Stanley Pranin’s Video Blog — “Fine points of Shihonage”


“Pay special attention to placement of your
hands in order to make Shihonage effective”

In this video, Stanley Pranin offers his views on some particulars of aikido’s Shihonage (four-corner throw). He discusses the generation of mechanical energy to disrupt uke’s balance through positioning, and arm and body movement, atemi, kiai, etc.

shihonage02Next, is a discussion of the positioning of the hands on uke’s arm to execute Shihonage. He proposes that a common hand placement used is ineffective and suggests using the teachings of Morihei Ueshiba and Morihiro Saito as models. Finally, a comparison of some differences in the execution of Shihonage omote and ura are presented.


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  1. Joel Lindstrom says:

    I’m really enjoying your careful explanation of the details of techniques. And I find the background music distracting. I found myself drifting into the snappy beat and losing the thread of what you’re saying. Thanks for all your work.

  2. Stan,

    Thanks for this fantastic video. Thanks especially for the clarification on the method of gripping you employ. I do hope you will continue this educational series in the future. What I like most about your recent technique video series is the emphasis on your source material, and getting to the aikido of Morihei Ueshiba, as you showed with the photograph from “Budo” to reinforce the more effective shihonage grab.

  3. The level of detail was excellent. It is very instructive how the key movements of shihonage are broken down and the video of the hands enlarged. This creates a better picture of what is really happening. My only question is with the Ura variation. In our dojo when we apply this technique we roll of uke’s back. Yet, I noticed that you do not do this. I wonder what would be the reasoning behind the two schools of thought. Your reply is appreciated.

    • Hello, Thank you very much for your feedback. Without seeing what you are doing I’m not sure I have a clear idea of what “rolling off” uke’s back means. What I am doing is pivoting to the outside and bring uke’s hand just slightly to the outside of his shoulder to execute the throw. Is there a video of what you’re doing?

  4. Hi Mr. Pranin, my club practices Shodokan Aikido and I was always taught that instead of using the left hand to go under the grabbing right hand to secure the thumb as you are teaching, we either use the right hand to grab the thumb/wrist area from the beginning or (from your second grip example) slide the right hand down slightly to secure the thumb with the right hand and use the left hand for support from the top. This way we still get the extra twist. What are your views on this?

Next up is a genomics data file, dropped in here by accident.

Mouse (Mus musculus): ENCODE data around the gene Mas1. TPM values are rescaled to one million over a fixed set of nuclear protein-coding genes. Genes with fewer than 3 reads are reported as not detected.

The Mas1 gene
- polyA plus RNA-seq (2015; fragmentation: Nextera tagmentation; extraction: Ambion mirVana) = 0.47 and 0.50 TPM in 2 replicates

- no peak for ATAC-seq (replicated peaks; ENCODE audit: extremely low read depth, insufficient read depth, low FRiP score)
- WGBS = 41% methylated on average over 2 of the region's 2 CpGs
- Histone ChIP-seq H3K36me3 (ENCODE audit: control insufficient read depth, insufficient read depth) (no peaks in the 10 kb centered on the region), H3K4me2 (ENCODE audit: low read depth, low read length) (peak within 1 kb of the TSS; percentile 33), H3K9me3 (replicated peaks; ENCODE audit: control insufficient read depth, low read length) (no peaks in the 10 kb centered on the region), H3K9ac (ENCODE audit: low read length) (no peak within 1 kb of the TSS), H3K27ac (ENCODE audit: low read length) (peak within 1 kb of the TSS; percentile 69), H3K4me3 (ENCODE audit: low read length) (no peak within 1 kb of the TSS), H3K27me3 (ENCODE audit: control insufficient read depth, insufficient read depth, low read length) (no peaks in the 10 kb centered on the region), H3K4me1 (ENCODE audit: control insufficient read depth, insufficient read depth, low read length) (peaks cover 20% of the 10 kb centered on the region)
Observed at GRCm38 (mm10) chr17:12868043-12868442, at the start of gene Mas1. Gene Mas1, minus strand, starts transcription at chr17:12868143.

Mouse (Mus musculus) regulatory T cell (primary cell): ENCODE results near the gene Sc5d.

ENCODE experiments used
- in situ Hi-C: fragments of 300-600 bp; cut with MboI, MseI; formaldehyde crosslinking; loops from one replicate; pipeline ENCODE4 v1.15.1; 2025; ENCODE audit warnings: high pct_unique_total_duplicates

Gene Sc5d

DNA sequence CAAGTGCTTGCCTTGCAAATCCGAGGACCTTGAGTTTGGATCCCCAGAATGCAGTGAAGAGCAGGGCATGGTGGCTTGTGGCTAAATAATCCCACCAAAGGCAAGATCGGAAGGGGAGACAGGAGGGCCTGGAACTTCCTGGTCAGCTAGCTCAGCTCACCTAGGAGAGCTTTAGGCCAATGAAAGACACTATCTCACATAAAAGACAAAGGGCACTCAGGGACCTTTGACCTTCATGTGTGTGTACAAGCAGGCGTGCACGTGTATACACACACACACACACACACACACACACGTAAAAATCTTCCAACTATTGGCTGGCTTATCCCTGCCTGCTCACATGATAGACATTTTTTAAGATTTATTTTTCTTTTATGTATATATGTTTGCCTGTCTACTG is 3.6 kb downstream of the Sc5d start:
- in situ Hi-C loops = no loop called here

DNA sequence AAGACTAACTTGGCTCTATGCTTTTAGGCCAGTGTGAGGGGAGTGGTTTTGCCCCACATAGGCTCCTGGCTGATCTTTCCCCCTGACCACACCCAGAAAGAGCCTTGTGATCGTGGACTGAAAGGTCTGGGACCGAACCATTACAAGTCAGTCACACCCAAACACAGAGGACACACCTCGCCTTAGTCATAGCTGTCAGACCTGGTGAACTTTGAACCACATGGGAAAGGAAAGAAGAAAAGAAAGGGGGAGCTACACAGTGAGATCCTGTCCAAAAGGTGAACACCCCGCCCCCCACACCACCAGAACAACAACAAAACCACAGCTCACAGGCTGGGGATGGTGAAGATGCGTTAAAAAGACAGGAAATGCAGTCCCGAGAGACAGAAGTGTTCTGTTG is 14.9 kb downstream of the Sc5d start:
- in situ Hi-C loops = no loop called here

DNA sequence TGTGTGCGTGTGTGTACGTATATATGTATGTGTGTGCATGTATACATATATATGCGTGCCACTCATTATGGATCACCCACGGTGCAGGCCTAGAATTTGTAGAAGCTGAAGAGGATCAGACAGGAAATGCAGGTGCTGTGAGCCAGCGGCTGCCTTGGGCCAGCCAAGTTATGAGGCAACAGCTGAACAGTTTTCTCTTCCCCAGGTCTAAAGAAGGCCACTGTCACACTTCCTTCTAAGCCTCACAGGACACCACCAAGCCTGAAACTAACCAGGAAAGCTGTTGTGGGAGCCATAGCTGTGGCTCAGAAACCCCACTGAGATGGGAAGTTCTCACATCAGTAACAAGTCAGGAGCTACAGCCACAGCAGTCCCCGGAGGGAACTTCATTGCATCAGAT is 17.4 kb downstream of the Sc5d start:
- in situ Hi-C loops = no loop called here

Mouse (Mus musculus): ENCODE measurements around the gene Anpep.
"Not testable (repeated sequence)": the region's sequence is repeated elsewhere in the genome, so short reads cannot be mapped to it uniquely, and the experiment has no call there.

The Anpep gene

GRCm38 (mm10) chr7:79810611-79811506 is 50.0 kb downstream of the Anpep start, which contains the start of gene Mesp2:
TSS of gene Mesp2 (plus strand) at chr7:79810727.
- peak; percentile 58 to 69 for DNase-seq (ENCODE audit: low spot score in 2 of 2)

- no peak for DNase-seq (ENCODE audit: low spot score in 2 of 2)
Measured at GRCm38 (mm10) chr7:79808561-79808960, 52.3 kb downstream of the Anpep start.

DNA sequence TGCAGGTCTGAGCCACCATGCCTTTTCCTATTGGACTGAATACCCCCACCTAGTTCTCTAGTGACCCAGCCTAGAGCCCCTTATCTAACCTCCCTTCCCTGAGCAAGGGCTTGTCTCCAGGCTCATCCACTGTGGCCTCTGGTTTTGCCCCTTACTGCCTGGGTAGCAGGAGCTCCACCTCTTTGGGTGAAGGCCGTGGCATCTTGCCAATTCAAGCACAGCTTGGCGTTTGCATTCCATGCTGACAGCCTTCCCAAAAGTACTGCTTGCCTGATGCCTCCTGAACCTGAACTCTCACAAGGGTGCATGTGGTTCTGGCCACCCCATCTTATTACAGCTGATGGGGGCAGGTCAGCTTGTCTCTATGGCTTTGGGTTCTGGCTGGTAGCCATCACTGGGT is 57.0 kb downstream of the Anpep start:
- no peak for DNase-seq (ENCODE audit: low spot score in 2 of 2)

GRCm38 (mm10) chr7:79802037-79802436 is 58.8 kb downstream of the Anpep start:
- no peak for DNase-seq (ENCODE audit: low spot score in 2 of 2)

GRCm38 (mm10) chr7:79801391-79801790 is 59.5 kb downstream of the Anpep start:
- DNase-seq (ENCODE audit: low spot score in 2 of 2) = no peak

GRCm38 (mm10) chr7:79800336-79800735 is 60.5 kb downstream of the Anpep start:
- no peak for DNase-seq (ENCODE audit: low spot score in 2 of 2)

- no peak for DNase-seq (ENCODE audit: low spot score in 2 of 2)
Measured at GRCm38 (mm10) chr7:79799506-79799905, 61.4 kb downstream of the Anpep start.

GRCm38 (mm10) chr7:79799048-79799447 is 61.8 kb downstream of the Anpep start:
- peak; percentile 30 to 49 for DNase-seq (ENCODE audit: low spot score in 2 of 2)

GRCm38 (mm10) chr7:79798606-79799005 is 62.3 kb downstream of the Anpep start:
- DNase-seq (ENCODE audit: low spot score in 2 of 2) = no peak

I’m relatively inexperienced so if I’m understanding the technique wrong, Shodokan people please correct me. Thanks.

  5. Emmanuel Santiago says:

    In most schools of aikido when one goes under the uke’s arm nage does a 180° ends looking in the opposite direction and pulls down to do shihonage. If uke resists then nage can do a tenkan when pulling down, and the pressure in uke’s arm will pull him down. This may be effective but is very dangerous, and serious harm can be done. But in Toyoda Aikido nage does a 270° and ends looking not in the opposite direction of the uke, but facing the uke’s side, aligning ones’ center with ukes’ center, then nage pulls down and throws uke in the direction of ukes’ opposite arm. This shihonage actually protects the uke, and less harm is done.

    • This is the way it is done in Seidokan as well. The teachers usually say, “turn until you can look in uke’s ear.” The throw is then a drop straight down.

  6. Dear Sensei,

    I don’t think we can choose which side we will enter. It depends totally on our partner. When we start to distinguish between he (she) does this and we will do that we start to hardwire ourselves and loose dynamics of the battle. I am practicing Iwama style (third kyu) and one time asked a Third Degree Aikido holder (same style) to hold me so I can execute Motodori Kokyunage, I told him I’ll use the same technique from Tai-No-Henko and aked him not to let me perform the technique. I am 125 lbs and he is about 190-220 lbs. The technique worked fine. I may be biased here since I have practiced Isshinryu Karate, Uechi Karate and Vietnamese Tai Chi Praying Mantis (Chiu Chuk Kai style). My point is don’t be hardwired and the hand positions or motions are dictated by the stances and body mechanics.
    Thanks for posting and have a good evening.

    Nga Pham

    • The context shown is the basic shihonage. In this case, nage can choose to enter from uke’s blind spot if he can succeed in first taking uke’s balance.

  7. Carlos Escobar says:

    Much more important than the hands is the use of Seika Tanden.

  8. Mochizuki Sensei taught a kata explaining step by step the origin of techniques based on kenjutsu. According to him that is the way Ueshiba Sensei was explaining basic techniques that he had learned from Takeda Sokaku. Mochizuki Sensei preserved it.

    The shihonage grip is the same as you describe.

    Thank you for publishing those Wake-up reminders.

    Patrick Augé

  9. Tks for the video on shiho nage. I practice Dayto ryu aiki-jutsu and we do it just like you explaned. Please keep posting more video. It helps me a lo since I don’t have a sensei anymore.I teach to keep our club going even if I don’t feel qualified


  1. […] he subido un video titulado “apuntes concretos sobre shihonage” tratando de una de las técnicas básicas […]

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